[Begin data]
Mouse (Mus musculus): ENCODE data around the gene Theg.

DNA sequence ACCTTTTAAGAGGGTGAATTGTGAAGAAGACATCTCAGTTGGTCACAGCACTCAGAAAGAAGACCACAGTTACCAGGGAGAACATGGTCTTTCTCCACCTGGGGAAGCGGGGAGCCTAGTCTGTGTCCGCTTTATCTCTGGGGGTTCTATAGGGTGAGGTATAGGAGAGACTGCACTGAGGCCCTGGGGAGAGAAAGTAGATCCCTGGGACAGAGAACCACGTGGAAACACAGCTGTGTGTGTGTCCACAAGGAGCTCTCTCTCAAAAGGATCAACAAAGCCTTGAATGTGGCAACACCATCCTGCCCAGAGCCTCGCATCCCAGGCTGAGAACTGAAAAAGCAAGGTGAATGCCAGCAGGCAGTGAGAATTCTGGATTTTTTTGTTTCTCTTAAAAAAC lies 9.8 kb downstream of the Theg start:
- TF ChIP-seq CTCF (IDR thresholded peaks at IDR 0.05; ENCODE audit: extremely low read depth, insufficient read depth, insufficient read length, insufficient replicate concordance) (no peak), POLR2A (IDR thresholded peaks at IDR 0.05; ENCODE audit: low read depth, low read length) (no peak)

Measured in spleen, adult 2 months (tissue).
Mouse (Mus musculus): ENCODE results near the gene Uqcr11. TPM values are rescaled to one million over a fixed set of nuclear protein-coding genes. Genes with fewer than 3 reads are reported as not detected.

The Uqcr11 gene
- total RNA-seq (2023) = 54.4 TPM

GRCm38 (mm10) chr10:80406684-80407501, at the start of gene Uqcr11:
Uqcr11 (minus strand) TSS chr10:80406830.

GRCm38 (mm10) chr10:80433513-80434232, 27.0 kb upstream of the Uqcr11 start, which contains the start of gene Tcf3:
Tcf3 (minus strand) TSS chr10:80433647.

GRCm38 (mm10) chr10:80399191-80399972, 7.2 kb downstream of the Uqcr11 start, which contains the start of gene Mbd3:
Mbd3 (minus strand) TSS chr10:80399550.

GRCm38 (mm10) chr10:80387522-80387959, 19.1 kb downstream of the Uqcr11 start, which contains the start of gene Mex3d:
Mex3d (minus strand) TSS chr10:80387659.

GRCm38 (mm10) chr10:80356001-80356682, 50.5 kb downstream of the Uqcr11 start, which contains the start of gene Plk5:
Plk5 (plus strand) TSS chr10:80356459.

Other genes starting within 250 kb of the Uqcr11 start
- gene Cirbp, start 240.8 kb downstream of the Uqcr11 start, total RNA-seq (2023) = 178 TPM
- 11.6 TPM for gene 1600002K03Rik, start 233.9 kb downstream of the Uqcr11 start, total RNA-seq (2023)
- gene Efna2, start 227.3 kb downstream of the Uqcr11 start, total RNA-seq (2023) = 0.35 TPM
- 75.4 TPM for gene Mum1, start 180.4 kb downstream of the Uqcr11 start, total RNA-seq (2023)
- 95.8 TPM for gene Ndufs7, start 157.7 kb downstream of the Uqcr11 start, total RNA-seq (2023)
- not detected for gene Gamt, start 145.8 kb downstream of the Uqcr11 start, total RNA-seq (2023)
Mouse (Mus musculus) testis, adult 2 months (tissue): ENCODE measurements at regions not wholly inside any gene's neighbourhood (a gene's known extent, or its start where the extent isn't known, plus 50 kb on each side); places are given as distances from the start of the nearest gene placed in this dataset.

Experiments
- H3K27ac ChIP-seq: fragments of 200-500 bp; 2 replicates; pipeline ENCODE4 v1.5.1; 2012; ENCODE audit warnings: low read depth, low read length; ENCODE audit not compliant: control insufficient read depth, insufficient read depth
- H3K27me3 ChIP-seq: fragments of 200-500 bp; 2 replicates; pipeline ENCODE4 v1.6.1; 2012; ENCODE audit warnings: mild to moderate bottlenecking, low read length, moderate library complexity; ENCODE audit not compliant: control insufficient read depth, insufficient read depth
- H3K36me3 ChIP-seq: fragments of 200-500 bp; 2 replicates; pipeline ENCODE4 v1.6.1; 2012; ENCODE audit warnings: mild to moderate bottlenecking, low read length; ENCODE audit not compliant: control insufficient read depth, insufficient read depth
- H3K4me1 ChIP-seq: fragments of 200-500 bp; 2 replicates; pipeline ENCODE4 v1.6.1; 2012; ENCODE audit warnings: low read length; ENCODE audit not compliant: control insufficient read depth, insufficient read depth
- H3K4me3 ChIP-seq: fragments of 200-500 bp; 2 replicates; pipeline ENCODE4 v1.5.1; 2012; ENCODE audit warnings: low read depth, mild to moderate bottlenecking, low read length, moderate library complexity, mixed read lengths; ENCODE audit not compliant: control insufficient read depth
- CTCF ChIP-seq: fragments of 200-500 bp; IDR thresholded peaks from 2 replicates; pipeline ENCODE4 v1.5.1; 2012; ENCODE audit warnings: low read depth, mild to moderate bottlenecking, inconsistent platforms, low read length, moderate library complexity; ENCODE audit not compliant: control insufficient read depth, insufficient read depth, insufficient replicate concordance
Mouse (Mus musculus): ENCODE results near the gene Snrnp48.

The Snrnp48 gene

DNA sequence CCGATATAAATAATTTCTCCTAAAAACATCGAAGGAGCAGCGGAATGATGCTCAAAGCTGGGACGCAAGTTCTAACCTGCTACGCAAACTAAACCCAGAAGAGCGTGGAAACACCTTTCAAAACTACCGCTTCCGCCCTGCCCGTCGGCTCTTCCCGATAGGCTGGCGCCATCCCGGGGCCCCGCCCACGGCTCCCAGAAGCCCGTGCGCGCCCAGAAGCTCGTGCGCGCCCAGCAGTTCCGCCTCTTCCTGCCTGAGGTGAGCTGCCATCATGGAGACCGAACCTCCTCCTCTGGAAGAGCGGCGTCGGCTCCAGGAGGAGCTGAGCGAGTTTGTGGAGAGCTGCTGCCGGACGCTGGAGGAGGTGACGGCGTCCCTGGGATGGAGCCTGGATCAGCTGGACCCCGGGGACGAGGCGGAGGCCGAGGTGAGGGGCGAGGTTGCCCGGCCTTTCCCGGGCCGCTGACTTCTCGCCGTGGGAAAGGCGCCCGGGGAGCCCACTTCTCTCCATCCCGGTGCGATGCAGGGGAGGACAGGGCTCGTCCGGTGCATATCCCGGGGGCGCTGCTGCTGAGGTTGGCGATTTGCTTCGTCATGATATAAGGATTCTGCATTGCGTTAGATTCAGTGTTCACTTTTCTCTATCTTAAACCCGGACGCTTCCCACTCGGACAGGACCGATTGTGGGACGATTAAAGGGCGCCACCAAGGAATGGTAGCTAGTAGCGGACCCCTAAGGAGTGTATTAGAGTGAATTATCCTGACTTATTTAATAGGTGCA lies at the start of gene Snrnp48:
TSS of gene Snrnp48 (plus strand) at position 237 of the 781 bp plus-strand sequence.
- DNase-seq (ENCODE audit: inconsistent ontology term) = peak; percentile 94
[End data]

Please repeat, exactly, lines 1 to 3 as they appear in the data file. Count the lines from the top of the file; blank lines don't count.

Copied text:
Mouse (Mus musculus): ENCODE data around the gene Theg.

DNA sequence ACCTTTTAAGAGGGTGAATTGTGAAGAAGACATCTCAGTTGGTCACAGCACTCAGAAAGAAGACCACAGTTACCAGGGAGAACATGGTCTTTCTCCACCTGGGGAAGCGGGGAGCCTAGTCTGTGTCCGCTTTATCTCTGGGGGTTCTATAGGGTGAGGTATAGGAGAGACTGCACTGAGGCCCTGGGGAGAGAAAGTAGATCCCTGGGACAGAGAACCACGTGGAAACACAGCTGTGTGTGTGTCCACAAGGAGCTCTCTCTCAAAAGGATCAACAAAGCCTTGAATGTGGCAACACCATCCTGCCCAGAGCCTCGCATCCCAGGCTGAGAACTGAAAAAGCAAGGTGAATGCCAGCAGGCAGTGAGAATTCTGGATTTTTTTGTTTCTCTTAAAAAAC lies 9.8 kb downstream of the Theg start:
- TF ChIP-seq CTCF (IDR thresholded peaks at IDR 0.05; ENCODE audit: extremely low read depth, insufficient read depth, insufficient read length, insufficient replicate concordance) (no peak), POLR2A (IDR thresholded peaks at IDR 0.05; ENCODE audit: low read depth, low read length) (no peak)